Often times we see settlement in houses constructed on slopes. Many times, the settlement will be almost uniform from approximately halfway around the house where a vertical crack will form. One side of this crack will be level, while the other side will uniformly slope downwards. Many times, this occurs because a portion of the house was constructed into the slope, while a portion of the house was constructed on fill. The portion at the high side of the slope would be constructed into the slope, while the portion at the low side would be constructed on fill, which would have been needed to bring the grade up to level. Many times, by observing the surrounding grades it can be determined where fill may have been used. Foundations founded on excavations into the slope will generally be on firm virgin soil, while foundations founded on fill would be on fill.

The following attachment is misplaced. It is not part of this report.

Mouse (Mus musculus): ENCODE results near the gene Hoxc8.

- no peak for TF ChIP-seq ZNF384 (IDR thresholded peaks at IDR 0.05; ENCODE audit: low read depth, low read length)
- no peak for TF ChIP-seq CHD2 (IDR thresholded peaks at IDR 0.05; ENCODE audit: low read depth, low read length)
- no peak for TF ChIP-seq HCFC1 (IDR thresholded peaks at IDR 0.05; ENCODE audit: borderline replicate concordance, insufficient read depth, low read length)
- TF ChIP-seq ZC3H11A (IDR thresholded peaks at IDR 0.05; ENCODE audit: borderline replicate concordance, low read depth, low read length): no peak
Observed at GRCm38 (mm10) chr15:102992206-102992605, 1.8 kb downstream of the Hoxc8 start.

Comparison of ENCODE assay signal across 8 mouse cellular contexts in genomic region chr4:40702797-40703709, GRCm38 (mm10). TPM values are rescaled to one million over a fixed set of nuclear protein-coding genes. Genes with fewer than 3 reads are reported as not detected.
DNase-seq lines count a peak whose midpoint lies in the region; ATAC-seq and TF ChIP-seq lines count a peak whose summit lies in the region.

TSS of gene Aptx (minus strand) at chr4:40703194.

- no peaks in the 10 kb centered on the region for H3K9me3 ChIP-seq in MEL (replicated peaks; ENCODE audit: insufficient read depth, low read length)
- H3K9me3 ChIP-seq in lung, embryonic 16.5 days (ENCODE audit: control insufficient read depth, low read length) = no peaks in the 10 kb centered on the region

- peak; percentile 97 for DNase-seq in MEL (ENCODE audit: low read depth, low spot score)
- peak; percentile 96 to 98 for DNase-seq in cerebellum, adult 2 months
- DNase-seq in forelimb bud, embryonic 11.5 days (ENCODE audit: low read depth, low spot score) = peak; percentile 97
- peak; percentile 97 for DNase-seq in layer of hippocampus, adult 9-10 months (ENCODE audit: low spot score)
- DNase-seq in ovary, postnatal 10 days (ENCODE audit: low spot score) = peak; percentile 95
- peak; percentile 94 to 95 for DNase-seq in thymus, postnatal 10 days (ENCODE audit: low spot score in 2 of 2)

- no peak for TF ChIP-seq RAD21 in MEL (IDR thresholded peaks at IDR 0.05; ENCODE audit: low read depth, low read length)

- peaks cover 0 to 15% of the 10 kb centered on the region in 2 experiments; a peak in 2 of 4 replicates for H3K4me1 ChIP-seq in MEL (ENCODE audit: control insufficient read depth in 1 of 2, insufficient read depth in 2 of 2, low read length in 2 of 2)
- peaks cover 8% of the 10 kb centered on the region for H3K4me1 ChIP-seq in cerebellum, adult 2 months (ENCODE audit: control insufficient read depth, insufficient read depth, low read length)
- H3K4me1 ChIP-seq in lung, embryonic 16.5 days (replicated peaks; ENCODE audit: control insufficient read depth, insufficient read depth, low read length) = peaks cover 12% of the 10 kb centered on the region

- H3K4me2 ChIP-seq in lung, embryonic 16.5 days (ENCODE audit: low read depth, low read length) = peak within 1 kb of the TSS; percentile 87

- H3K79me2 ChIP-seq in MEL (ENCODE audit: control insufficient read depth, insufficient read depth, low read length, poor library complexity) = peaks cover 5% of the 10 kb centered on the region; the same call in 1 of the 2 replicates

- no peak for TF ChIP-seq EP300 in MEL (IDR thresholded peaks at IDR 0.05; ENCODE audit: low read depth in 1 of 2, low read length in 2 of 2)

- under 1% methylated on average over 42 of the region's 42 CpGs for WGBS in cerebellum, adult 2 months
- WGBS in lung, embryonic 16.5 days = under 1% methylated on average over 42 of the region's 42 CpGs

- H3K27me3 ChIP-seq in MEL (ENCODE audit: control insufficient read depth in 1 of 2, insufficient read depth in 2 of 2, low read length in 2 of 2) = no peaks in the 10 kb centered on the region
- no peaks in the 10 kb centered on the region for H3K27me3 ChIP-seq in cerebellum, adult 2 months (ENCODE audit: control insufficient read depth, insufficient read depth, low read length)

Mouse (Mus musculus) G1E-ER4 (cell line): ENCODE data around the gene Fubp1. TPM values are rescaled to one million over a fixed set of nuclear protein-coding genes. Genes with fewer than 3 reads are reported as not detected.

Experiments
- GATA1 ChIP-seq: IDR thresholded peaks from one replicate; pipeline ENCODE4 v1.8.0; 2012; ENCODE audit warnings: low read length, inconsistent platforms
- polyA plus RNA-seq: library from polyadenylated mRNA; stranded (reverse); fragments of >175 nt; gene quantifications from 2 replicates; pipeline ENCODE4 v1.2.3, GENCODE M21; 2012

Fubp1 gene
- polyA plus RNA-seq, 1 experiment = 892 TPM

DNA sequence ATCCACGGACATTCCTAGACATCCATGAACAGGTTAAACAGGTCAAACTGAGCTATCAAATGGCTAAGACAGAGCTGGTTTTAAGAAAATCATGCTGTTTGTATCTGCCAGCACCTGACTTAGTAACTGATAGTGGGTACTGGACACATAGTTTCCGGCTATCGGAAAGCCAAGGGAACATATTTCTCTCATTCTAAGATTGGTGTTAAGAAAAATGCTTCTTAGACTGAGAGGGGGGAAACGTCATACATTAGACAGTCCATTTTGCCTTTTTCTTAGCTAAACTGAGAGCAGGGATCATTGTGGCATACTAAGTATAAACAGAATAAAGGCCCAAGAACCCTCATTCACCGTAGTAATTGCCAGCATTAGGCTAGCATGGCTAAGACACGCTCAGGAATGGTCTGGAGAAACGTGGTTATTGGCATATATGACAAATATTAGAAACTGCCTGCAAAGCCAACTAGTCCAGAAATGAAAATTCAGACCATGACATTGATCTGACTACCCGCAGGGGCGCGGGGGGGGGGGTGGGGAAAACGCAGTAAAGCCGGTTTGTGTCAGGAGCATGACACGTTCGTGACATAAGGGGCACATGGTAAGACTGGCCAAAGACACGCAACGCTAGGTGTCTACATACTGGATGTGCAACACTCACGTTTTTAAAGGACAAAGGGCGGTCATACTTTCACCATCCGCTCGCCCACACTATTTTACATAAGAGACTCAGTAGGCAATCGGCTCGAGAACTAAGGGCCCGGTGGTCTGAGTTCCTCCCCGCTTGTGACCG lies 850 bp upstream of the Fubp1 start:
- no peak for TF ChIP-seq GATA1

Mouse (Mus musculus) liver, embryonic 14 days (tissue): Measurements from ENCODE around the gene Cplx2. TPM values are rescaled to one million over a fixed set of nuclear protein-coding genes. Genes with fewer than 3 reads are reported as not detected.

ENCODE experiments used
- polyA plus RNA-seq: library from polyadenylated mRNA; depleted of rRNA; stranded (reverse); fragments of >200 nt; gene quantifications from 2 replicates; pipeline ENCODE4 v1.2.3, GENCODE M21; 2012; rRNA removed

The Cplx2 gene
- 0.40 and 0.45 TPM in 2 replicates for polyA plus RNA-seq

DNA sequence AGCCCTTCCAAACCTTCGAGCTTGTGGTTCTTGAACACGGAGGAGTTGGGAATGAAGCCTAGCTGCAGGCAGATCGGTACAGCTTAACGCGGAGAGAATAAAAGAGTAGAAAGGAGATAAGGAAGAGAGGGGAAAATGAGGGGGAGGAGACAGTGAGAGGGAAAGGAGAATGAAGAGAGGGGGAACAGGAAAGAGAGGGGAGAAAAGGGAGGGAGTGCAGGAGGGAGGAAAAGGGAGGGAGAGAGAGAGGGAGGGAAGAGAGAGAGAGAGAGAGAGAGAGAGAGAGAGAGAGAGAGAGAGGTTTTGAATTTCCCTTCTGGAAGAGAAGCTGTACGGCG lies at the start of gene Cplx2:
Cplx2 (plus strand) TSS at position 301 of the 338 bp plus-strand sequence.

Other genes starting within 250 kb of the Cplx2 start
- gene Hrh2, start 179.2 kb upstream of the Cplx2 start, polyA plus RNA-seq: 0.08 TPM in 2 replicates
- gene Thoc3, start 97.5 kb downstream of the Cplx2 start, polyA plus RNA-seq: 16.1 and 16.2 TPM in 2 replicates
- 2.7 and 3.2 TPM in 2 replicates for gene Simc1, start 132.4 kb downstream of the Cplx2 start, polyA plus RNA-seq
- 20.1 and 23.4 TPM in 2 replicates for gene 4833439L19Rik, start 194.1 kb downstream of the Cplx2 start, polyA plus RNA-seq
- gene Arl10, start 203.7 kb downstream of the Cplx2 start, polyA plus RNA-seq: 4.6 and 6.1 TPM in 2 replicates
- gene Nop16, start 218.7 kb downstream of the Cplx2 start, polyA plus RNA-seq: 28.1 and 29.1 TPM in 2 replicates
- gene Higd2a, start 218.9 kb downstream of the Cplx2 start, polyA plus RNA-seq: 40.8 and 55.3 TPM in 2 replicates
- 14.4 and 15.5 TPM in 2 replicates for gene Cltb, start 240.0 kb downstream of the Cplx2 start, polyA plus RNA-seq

It is important that the fill be properly installed and compacted, and that the slope has been assessed for slope stability. If the fill in the slope is properly designed and installed, there is no reason why a house cannot be constructed on a site like this. But many times, the design or installation of fill falls short, resulting in settlement which will require further assessment to determine whether any underpinning is required.